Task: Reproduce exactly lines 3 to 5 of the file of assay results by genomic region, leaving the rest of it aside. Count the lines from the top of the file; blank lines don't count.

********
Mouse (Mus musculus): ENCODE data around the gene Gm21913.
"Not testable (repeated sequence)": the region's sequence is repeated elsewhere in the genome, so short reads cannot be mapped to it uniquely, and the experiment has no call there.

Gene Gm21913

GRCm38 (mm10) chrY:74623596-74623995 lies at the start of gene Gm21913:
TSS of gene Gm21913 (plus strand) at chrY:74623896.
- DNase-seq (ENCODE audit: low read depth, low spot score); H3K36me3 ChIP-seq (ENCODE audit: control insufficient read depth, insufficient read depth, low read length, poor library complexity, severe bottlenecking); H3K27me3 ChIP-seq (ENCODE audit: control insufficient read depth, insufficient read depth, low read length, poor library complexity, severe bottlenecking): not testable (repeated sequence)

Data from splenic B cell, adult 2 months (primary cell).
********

Gene Gm21913

GRCm38 (mm10) chrY:74623596-74623995 lies at the start of gene Gm21913:
TSS of gene Gm21913 (plus strand) at chrY:74623896.